Elias, D.O, Mason, A. C. and Hebets, E. A. 2010. A signal-substrate match in the substrate-borne component of a multimodal courtship display. Current Zoology 56: 370 – 378. (invited contribution)
Hebets, E.A. and Sullivan-Beckers, L. 2010. Mate Choice and Learning. In: Breed M.D. and Moore J., (eds.)
Encyclopedia of Animal Behavior, volume 2, pp. 389 - 393 Oxford: Academic Press. (invited author)
Chelini, M. C., R. H. Willemart, and E. A. Hebets. 2009. Costs and benefits of freezing behaviour in the harvesman Eumesosoma roeweri (Arachnida, Opiliones). Behavioural Processes 82: 153 – 159.
Santer, R.D. and Hebets, E.A. 2009. Prey capture by the whip spider Phrynus marginemaculatus. Journal of Arachnology 37: 109 – 112.
Santer, R.D. and Hebets, E. A. 2009. Tactile learning of spatial landmarks in whip spiders (Arachnida, Amblypygi). Journal of Comparative physiology A 195: 393 – 399.
Wilgers, D.J., A. C. Nicholas, D. H. Reed, G. E. Stratton, and E. A. Hebets. 2009. Condition-dependent alternative mating tactics in a sexually cannibalistic wolf spider. Behavioral Ecology 20: 891 – 900.
Shamble, P.S., D. J. Wilgers, K. A. Swoboda, and E. A. Hebets. 2009. Courtship effort is a better predictor of mating success than ornamentation for male wolf spiders. Behavioral Ecology 20: 1242 - 1251.
Hebets, E.A., Elias, D.O., Mason, A.C., Miller, G.L., and Stratton, G.E. 2008. Substrate-dependent signaling success in the wolf spider Schizocosa retrorsa. Animal Behaviour 75: 605 – 615.
Hebets, E.A., Wesson, J., and Shamble, P. 2008. Diet influences mate choice selectivity in adult female wolf spiders. Animal Behaviour 76: 355 – 363.
Hebets, E. A. 2008. Seismic signal dominance in the multimodal courtship display of the wolf spider Schizocosa stridulans Stratton 1991. Behavioral Ecology19: 1258 – 1266.
Santer, R. D. and Hebets, E.A. 2008. An agonistic signal received by an arthropod filiform hair alludes to the prevalence of near-field sound communication. Proceedings of the Royal Society B 275: 363 – 368 (Highlighted Article Online)
Framenau, V. W., E. A. Hebets. 2007. A review of leg ornamentation in male wolf spiders, with the description of a new species from Australia, Artoria schizocoides (Araneae, Lycosidae). Journal of Arachnology 35: 89 – 101.
Hebets, E.A. 2007. Early experience does not influence heterospecific recognition in the wolf spider Schizocosa uetzi. Journal of Arachnology 35: 1 – 10.
Hebets, E.A. and Vink, C. 2007. Experience leads to preference: Experienced females prefer brush-legged males in a population of syntopic wolf spiders. Behavioral Ecology 18: 1010-1020.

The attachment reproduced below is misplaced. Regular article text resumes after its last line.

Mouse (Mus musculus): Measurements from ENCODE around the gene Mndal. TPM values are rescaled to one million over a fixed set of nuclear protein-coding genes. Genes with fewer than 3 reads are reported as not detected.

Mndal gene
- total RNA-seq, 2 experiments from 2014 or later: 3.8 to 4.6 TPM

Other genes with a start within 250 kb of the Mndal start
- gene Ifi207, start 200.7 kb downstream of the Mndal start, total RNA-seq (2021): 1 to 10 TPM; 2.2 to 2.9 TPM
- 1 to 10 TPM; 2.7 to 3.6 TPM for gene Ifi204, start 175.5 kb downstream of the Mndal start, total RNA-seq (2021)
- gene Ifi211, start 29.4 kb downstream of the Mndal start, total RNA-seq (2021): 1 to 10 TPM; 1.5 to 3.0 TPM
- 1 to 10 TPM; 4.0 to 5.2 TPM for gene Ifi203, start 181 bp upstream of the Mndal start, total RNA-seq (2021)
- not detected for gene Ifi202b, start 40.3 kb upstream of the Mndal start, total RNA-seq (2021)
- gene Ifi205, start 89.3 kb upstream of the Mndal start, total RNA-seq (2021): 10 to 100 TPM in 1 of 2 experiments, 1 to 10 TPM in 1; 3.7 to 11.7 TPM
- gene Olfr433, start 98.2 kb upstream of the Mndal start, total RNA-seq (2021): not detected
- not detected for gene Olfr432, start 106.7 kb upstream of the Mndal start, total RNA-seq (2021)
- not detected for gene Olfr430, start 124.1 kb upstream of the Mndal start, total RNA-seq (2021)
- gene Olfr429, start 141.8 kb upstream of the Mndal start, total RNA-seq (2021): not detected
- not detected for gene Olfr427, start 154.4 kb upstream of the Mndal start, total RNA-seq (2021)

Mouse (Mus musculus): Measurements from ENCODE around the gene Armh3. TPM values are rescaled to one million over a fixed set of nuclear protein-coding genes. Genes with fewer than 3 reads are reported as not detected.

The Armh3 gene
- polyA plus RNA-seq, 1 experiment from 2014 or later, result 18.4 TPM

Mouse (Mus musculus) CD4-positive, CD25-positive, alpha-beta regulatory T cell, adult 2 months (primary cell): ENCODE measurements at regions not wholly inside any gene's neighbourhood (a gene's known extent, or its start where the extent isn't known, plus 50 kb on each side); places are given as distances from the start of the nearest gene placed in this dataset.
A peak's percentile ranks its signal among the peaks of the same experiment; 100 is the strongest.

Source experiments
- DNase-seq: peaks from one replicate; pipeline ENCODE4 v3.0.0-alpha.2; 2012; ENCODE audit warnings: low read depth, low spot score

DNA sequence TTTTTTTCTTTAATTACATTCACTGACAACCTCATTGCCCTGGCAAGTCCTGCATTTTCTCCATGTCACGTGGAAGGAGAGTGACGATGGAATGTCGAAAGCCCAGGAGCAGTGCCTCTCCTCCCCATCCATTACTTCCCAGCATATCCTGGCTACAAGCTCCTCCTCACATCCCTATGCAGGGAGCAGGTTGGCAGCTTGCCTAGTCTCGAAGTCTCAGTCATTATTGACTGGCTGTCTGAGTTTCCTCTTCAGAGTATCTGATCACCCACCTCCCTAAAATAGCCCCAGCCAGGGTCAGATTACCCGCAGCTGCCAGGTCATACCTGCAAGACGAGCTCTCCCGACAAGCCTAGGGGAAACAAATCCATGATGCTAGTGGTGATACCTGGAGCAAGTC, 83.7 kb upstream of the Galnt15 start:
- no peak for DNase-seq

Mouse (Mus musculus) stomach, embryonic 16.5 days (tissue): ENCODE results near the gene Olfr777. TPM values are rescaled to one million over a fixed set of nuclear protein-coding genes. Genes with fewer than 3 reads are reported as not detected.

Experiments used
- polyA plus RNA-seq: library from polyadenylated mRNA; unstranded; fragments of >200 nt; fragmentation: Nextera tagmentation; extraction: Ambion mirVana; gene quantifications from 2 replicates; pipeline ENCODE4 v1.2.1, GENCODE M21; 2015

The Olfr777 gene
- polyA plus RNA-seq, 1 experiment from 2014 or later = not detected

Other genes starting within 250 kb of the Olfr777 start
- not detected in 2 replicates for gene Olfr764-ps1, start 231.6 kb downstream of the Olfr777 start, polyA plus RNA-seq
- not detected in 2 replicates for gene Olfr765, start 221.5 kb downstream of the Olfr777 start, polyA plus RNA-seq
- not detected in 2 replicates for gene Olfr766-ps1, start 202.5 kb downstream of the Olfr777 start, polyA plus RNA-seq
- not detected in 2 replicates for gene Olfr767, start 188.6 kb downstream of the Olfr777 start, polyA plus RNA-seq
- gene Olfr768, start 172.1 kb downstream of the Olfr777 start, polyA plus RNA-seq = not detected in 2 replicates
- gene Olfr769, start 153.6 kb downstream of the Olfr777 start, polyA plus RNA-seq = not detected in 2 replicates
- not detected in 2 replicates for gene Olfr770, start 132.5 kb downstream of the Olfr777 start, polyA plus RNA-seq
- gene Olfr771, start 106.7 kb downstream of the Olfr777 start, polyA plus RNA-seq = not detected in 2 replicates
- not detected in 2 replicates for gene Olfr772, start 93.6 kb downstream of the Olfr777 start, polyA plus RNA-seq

VanderSal, N. D. & Hebets, E. A. 2007. Cross-modal effects on learning: A seismic stimulus improves color discrimination in a jumping spider. Journal of Experimental Biology 210: 3689-3695.
Elias, D. O., Hebets, E. A., and Hoy, R. R. 2006. Female preference for signal complexity. Behavioral Ecology. 17: 765-771.
Elias, D.O., Lee, N., Hebets, E. A., and Mason, A. C. 2006. Seismic signal production in wolf spiders: Parallel versus serial multicomponent signals. Journal of Experimental Biology 209: 1079-1084. (cover photo)
Elias, D.O., Hebets, E. A., Hoy, R. R., Maddison, W. P., and Mason, A. C. 2006. Regional song differences in sky-island populations of the jumping spider Habronattus pugillis Griswold. Journal of Arachnology 34: 566-577.
Fowler-Finn, K. D. & E. A. Hebets. 2006. An examination of agonistic interactions in the whip spider Phyrnus marginemaculatus (Arachnida, Amblypyi) Journal of Arachnology 34: 62-76.
Hebets, E.A., Cuasay, K., and Rivlin, P.K. 2006. The role of visual ornamentation in female choice of a multimodal male courtship display. Ethology 112: 1062 – 1070.
Spence, A. J. & E. A. Hebets. 2006. Anatomy and physiology of giant fibers in the antenniform leg of the amblypygid Phrynus marginemaculatus. Journal of Arachnology 34: 545 – 556.
Elias, D. O., E. A. Hebets, A. C. Mason, and R. R. Hoy. 2005. Seismic signals are crucial for male mating success in a visual specialist jumping spider (Araneae: Salticidae). Animal Behaviour
Hebets, E. A. 2005. Attention-altering interactions among signals in multimodal wolf spider courtship displays. Behavioral Ecology 16: 75-82.
Hebets, E. A. and D. R. Papaj. 2005. Complex signal function: Developing a framework of testable hypotheses. Behavioral Ecology and Sociobiology 57: 197-214
Hebets, E.A. & W.P. Maddison. 2005. Xenophilic mating preferences among populations of the jumping spider Habronattus pugillis Griswold. Behavioral Ecology 16: 981-988.